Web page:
“The worst thing is that due to unfair promotion of English, our new generation has been unable to read Urdu script. I fear after 20 years, we will not be able to have such an enthusiastic Urdu literature audience that we see in Doha every year. However, currently our literature is not lagging far behind other contemporary literature. Like the beauty of other eastern Semantic languages, Urdu keeps a particular singularity. Poetry still dominates eastern literature. We have been trying to keep up pace with the modern trends and retain our literary identity at the same time.”
He insists that literature all around the world isn’t passing through the best of times. He does not blame the writers or poets for it but prevalent materialism. “The significance of material things have increased manifold in our lives. I am not against material gains but the trend should not be lopsided. You cannot evaluate a good poem or song in terms of money. When you treat a creative piece as a materialistic thing, it loses its real spirit.
“Nonetheless, I still believe that our language and culture have enough strength to cope with the new challenges. Perhaps, we will be able to absorb these shocks.”
The prolific writer is all praise for poetry symposiums when it comes to promotion of Urdu language and literature. “The mushaira has always been very important and will remain so. I have visited major world educational and literary institutions. If they have about 50 people in a poetic reading session, they see it as very encouraging. On the other hand, thousands of people attend our poetic sessions. I see a positive role of these symposiums in tackling with the decline in literary trends. A common man somehow gets associated with literature through these sessions.”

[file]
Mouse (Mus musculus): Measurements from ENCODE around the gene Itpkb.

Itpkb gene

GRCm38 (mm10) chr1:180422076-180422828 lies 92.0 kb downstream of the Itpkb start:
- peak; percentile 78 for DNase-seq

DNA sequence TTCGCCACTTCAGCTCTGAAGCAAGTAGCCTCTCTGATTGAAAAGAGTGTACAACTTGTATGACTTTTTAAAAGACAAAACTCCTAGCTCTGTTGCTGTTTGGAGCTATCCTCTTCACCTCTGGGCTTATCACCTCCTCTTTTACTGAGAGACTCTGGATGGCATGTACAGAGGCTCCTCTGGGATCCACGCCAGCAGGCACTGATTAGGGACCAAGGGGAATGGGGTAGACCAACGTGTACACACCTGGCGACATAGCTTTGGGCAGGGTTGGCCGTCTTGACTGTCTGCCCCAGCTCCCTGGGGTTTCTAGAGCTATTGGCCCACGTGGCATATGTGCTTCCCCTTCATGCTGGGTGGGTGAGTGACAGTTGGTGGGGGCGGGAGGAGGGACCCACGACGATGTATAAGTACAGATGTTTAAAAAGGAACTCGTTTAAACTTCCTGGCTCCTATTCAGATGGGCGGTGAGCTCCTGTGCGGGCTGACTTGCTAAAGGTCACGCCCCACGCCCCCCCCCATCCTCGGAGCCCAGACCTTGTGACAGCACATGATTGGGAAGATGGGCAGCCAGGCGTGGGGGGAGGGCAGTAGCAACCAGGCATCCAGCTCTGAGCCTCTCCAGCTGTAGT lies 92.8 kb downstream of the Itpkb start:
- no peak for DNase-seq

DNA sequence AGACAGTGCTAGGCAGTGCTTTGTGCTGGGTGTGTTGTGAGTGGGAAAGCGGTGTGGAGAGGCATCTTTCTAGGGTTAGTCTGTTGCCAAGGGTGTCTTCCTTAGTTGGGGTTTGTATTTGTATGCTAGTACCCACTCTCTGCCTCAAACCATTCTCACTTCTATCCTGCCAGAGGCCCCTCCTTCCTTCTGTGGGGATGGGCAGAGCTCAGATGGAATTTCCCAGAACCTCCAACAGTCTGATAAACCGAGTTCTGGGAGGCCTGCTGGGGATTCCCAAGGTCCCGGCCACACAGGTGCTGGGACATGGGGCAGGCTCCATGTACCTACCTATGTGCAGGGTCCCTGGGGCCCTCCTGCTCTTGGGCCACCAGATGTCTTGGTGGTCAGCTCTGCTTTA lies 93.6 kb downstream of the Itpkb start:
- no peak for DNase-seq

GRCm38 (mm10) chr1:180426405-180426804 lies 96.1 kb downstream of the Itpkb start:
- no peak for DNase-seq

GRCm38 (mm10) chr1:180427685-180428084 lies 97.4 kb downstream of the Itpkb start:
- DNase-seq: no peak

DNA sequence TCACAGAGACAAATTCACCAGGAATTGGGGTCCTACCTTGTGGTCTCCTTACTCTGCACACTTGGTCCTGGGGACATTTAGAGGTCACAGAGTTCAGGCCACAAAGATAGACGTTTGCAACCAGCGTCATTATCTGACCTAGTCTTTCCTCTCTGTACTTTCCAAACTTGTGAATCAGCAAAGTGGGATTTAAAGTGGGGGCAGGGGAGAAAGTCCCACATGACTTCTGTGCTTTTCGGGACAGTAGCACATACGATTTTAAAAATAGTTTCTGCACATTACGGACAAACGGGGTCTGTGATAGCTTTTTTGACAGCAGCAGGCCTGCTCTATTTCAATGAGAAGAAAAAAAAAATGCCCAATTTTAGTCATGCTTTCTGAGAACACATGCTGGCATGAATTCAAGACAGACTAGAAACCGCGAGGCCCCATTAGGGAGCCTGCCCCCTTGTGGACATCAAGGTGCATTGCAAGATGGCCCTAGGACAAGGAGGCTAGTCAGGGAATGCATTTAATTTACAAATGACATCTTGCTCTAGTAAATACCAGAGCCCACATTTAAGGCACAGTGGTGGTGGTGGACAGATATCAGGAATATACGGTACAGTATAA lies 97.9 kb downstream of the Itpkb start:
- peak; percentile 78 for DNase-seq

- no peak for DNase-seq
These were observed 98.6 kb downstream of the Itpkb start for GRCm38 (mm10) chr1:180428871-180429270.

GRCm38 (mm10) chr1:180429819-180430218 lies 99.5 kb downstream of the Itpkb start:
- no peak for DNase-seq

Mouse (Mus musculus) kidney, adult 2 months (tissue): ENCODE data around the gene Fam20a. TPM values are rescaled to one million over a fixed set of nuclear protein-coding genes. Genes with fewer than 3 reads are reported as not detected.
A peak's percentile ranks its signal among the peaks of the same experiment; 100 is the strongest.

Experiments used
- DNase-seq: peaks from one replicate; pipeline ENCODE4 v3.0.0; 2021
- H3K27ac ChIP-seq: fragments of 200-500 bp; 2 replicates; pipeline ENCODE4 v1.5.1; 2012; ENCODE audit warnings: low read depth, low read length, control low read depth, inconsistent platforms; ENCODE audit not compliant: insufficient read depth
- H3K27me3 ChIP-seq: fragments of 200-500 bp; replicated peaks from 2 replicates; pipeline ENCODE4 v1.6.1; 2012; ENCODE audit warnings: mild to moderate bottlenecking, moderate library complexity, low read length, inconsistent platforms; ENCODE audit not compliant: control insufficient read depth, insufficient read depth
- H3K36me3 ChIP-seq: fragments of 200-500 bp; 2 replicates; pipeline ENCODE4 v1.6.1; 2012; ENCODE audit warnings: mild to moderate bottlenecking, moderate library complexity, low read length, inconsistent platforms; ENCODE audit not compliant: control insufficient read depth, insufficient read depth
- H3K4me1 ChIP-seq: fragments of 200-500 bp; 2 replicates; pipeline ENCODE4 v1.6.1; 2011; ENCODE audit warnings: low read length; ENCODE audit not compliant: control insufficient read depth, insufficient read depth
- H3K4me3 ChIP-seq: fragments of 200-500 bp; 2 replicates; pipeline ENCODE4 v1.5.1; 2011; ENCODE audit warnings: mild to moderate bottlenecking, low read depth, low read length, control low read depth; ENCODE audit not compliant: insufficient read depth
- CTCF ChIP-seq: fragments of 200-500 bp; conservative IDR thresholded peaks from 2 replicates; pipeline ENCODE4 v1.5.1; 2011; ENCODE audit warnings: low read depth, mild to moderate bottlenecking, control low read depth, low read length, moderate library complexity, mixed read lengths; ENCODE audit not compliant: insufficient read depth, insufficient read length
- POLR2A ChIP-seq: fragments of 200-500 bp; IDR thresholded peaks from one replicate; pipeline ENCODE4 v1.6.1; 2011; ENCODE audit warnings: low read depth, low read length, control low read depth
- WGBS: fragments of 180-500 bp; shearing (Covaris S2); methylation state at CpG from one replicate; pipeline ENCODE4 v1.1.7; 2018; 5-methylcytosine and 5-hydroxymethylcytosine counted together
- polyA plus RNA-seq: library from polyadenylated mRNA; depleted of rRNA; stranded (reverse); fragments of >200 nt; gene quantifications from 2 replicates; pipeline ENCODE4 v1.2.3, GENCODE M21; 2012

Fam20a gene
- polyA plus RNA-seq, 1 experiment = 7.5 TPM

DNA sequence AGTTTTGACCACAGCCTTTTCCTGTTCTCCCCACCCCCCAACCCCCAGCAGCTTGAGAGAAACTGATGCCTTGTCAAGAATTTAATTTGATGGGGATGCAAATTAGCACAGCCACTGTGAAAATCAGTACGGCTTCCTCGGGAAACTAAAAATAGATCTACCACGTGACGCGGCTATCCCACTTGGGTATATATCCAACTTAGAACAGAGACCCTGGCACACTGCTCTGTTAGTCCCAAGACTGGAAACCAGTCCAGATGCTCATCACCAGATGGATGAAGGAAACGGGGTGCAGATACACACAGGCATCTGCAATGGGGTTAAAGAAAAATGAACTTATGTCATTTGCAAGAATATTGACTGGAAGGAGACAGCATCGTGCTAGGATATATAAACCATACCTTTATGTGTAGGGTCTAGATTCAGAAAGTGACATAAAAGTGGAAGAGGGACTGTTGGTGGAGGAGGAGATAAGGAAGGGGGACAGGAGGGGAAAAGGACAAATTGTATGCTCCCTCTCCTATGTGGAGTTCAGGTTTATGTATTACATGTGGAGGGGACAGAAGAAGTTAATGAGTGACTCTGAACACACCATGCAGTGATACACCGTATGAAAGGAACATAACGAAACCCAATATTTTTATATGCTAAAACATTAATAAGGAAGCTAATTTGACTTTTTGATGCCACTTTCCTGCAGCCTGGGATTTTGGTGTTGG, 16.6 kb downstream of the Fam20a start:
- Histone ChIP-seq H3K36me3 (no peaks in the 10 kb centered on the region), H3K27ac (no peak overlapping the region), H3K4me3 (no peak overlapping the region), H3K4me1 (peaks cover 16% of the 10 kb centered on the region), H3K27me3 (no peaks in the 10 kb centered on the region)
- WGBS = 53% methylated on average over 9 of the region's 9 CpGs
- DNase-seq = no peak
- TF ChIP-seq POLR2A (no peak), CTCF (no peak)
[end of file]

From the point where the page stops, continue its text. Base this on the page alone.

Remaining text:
The uninterrupted poetic sessions arranged by MFUA for 25 years have earned Amjad’s appreciation. “The uninterrupted continuity is their best achievement. It is amazing that there is no gap for 25 years. They have been able to maintain and sustain the literary activities. That is why, this mushaira is counted among some of the leading poetic sessions arranged in Urdu-speaking world.” Amjad, whose literary stint spans over half a century, has seen development of many new literary genres. “Creative people continue to experiment with their techniques. Nowadays, prose-poetry is getting popular — though, I am not a fan of the genre. I believe poetic thought is not the exclusive property of a poet. Any individual can have a beautiful poetic thought. The actual ability is how to transform the thought into poetic form. Lyricism is a very important component of our poetic form.”
The celebrated dramatist stopped writing plays 15 years ago after he got disillusioned with the rise of modern TV drama. “I am very sad to see the quality of TV plays in Pakistan. I grew up with the PTV dramas. The influx of commercial and news TV channels in the last 20 years has damaged the quality of drama. Further, the drama has gone into the hands of businesspeople. They do not care much for quality. They focus only what is for sale. They have actually overstressed the TV drama. They do not care for aesthetics. They only care for financial gains.
“However, there is a ray of hope. In last four to five years, we have seen a strong reaction from the audience. Let us hope this gives way to a middle course.”